Last week, a Genesee County dairy worker and organizer within the movement to extend state-issued driver licenses to non-citizens was arrested for driving without a license and subsequently handed over to Border Patrol and detained in the Buffalo Federal Detention Center in Batavia, New York.
The irony of Cardona’s arrest has sent ripples throughout his community, and through the community of organizers and activists statewide who have been rallying state government for years to follow the lead of 12 other states that don’t require citizenship for driver licenses. “This is a Rosa Parks moment,” Buffalo-based organizer Jennifer Connor wrote in an email to supporters. “Freedom of movement is a right that everyone should have.”
“Our daughter misses her daddy, she is crying because she hasn’t seen him,” Cardona’s wife was quoted saying in a press release. “She doesn’t understand what is happening. She thinks her father went to the store to go buy her birthday cake. So she keeps asking why he isn’t back yet.”
A native of Guatemala, Cardona has been living with family in the United States for 10 years. He helped to start Alianza Agricola, a coalition of migrant dairy and other agricultural workers that has formed to seek basic rights. Cardona visited Buffalo earlier in the year to attend an advocacy event at a local bookstore.
The day of his arrest, Cardona left home to gather supplies for his daughter’s third birthday, according to his supporters. Cardona was detained after being pulled over in Attica on August 30 in what Carly Fox of the Workers Justice Center of New York described to The Public as a speed trap. Under Trump-era immigration policies, there is no path to close such offenses administratively. The immigration system and its resources are now focused on deportations, Fox said.
In a 2017 New York Times article, the work of Cardona and the work of the Green Light NY: Driving Together initiative is highlighted. Cardona told the Times of an occasion when he drove a car to get medication for his infant daughter who had developed a fever. “I know we are in another country that is not our own, and I don’t like breaking the law,” he told the Times through an interpreter. “But when it comes to my family, I have to take risks.”
Supporters and friends came up with $10,000 to bail out Cardona on Tuesday. “The community came together,” Fox told The Public. “People really care about him and his family.” A GoFundMe to support his family has raised over $5,000 in five days, but his friends and supporters say more is needed for upcoming legal fees.
In the aftermath of Cardona’s arrest, organizers trained their sights on Governor Andrew Cuomo, an outspoken critic of President Donald Trump’s immigration policies, to put his pen where his mouth is.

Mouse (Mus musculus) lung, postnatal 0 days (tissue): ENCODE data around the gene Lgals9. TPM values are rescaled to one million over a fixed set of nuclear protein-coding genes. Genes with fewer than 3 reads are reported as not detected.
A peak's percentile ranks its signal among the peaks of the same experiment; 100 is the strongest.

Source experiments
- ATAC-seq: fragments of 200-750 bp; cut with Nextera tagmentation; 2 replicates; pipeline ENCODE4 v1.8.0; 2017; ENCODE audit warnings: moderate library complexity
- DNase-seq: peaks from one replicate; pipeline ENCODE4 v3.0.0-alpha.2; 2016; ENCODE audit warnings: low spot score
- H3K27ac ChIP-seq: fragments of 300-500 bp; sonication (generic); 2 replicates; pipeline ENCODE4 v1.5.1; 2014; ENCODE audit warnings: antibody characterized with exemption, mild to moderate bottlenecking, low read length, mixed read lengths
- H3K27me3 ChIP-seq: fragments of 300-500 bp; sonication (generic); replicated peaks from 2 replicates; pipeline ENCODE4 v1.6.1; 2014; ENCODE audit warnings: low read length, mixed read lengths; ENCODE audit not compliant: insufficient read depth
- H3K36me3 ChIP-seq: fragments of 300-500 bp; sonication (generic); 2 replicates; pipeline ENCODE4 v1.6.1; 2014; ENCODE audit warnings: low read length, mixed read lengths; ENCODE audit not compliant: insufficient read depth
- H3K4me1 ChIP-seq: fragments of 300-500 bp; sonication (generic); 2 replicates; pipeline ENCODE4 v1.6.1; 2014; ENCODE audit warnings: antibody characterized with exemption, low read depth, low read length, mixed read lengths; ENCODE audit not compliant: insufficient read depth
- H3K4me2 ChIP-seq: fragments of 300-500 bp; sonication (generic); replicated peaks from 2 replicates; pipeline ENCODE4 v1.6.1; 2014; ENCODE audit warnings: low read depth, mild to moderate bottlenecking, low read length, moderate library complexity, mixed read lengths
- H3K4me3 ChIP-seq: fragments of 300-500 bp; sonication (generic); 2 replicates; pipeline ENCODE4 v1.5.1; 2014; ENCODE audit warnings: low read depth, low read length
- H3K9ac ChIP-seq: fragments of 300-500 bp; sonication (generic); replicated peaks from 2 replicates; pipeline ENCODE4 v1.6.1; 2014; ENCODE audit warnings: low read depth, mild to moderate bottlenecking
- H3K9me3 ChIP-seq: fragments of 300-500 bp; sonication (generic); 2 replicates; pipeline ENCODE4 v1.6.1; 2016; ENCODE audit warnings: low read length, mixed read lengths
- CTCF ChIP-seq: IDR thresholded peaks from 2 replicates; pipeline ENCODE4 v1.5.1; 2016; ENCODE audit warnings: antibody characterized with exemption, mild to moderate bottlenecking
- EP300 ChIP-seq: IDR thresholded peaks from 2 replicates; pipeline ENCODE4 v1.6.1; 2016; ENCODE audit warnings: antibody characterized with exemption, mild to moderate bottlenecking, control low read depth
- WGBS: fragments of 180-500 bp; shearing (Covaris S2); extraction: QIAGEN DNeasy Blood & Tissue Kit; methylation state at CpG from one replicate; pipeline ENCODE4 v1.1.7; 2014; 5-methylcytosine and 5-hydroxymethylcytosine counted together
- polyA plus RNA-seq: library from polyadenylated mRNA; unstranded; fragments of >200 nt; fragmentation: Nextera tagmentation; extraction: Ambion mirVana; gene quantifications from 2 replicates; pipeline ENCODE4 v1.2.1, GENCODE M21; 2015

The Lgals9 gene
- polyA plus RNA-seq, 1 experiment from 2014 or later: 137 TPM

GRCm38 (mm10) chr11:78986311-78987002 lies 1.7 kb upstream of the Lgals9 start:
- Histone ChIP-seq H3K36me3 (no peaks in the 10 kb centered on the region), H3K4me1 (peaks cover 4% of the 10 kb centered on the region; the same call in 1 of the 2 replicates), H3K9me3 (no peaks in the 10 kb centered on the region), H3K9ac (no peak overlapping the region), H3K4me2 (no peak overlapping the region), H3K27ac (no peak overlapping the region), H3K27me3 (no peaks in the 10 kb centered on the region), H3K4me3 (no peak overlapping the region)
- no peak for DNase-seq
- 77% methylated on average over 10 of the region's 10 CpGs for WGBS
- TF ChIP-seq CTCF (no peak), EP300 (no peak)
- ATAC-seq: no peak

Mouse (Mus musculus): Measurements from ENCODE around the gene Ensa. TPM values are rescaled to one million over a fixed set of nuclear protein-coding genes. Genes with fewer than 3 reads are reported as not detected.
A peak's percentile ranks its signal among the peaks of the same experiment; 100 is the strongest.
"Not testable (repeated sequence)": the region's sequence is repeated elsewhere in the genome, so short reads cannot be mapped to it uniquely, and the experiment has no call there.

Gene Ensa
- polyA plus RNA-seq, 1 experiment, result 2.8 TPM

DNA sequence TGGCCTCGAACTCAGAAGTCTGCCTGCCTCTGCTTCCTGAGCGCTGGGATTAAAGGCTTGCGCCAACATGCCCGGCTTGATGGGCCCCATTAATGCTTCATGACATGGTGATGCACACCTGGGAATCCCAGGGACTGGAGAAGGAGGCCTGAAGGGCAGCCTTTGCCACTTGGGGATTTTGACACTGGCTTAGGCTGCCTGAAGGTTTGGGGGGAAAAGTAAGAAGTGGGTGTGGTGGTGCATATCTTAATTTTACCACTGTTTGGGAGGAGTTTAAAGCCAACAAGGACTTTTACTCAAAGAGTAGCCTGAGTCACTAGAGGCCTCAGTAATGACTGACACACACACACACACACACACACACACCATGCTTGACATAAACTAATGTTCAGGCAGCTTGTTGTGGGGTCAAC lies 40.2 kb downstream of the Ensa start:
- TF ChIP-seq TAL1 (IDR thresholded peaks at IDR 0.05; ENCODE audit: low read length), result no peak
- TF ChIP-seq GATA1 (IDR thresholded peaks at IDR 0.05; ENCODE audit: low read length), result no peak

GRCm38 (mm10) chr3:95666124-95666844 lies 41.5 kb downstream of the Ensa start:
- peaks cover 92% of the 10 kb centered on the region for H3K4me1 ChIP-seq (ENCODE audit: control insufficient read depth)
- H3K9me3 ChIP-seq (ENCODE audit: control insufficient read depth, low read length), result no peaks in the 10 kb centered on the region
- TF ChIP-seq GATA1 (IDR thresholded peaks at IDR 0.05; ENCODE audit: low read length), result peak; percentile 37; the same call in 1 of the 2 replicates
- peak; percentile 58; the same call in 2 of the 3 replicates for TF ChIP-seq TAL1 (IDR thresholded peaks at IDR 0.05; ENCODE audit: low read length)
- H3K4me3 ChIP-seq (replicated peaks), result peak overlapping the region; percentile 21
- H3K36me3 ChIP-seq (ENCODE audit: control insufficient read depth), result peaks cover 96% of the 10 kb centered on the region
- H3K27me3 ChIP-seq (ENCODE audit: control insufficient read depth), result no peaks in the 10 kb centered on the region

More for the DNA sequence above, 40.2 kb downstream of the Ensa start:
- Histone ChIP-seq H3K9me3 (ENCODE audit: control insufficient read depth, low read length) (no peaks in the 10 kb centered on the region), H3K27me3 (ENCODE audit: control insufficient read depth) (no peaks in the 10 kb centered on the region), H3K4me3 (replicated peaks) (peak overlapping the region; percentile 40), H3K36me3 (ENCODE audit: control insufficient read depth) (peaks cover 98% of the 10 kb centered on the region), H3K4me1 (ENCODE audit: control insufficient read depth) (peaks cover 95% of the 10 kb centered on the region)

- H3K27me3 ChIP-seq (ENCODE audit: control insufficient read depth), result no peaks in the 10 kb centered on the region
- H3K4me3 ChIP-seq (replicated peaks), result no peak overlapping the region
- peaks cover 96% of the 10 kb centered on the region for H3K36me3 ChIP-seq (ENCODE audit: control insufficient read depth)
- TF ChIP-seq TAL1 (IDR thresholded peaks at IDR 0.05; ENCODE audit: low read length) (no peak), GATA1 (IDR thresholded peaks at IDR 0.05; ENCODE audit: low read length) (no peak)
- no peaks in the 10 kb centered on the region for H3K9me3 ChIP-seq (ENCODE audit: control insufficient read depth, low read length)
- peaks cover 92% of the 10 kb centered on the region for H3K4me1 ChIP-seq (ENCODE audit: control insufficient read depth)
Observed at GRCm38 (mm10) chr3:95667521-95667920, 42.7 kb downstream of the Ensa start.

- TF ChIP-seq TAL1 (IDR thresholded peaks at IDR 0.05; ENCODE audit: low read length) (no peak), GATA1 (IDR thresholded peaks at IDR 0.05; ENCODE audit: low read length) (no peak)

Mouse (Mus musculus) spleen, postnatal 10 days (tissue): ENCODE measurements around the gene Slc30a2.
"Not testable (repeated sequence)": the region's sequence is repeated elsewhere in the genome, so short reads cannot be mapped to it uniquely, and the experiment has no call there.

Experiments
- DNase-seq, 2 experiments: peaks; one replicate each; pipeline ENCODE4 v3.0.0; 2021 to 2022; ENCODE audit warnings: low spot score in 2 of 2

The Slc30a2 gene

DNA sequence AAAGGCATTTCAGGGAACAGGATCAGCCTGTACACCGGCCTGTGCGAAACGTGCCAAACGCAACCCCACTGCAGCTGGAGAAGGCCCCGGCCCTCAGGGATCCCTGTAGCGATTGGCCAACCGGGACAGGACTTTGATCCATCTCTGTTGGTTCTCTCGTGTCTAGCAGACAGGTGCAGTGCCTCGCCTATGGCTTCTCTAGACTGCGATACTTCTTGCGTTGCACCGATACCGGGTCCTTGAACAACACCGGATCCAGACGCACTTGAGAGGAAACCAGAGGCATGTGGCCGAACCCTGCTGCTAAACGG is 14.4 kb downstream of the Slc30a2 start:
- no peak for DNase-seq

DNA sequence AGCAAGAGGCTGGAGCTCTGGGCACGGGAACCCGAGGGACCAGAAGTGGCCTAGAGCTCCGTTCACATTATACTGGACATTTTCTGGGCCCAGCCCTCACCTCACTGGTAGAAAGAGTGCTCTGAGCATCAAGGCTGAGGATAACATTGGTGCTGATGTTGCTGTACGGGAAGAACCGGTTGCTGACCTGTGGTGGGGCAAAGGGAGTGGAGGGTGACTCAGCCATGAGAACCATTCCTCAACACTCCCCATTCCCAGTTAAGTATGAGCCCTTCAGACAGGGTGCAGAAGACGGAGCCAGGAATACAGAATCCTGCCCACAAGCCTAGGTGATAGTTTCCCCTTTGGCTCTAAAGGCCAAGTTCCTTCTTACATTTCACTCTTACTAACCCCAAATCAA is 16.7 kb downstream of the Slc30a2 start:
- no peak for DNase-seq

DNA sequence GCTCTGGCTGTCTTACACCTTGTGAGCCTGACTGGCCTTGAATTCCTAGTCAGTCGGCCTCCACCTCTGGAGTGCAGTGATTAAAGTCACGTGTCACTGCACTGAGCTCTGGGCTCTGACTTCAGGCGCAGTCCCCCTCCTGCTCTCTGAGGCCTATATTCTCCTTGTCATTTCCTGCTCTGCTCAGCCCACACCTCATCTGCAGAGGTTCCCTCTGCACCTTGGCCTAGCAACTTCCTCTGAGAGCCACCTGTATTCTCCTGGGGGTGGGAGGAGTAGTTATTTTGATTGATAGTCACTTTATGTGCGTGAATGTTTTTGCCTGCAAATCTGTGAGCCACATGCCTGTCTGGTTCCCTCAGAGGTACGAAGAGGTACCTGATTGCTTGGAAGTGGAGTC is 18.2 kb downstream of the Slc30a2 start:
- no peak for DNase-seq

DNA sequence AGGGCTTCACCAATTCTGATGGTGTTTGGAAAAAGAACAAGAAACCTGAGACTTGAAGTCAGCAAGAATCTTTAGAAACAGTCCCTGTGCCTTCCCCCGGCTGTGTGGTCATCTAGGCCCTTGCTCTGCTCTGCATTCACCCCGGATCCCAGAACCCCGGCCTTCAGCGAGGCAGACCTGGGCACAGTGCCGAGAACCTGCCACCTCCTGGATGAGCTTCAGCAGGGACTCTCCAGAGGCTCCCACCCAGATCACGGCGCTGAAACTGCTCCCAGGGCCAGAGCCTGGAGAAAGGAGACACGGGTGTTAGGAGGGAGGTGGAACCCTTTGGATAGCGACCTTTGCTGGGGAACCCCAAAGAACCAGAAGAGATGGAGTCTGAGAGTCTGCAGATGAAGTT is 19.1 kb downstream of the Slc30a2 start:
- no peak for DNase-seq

“Today I want to raise my voice on behalf of all workers who are in the shadows and not recognized despite our role as the backbone of agriculture in New York,” Luis Jimenez, an Alianza Agricola member, said. “I want to ask Governor Cuomo, who so many times has said that he wants to protect the immigrants, that at this moment establish state policies that are just and that protect the immigrant. We are angry and feel betrayed by him because he has done nothing to help keep our families together. I ask that you recognize our rights and make this state, a state of immigrants where the Statue of Liberty is, a place where we are granted the same freedoms as others.”
A bill, co-sponsored by Buffalo Assemblywoman Crystal Peoples-Stokes to change the state’s law is currently stalled in the Assembly, with a path to approval blocked by a state Senate that is narrowly controlled by a Republican majority that doesn’t favor such legislation. In 2002, then-Governor Pataki enacted the current requirement of a Social Security number to receive a driver license into law. “We are pushing for Cuomo to take action immediately,” Fox said.
Supporters of the legislation point to the economic benefit beyond the human one that such a bill would usher in. Based on estimated figures on the number of non-citizen New Yorkers, the bill would garner $57 million annually for public coffers in the form of registration fees, sales, and gas taxes. The move would also bolster public transportation funds, lower car insurance costs statewide as more drivers sign up for policies, and stabilize the state’s agriculture.
According to Farm Credit East, a bank that specializes in agricultural products, the loss of undocumented and migrant workers would slash the state’s agricultural production by 24 percent, to the tune of $1.37 billion.
Cardona and his supporters are currently working on assembling a defense in upcoming Immigration Court proceedings, which will take place in either Buffalo or Batavia.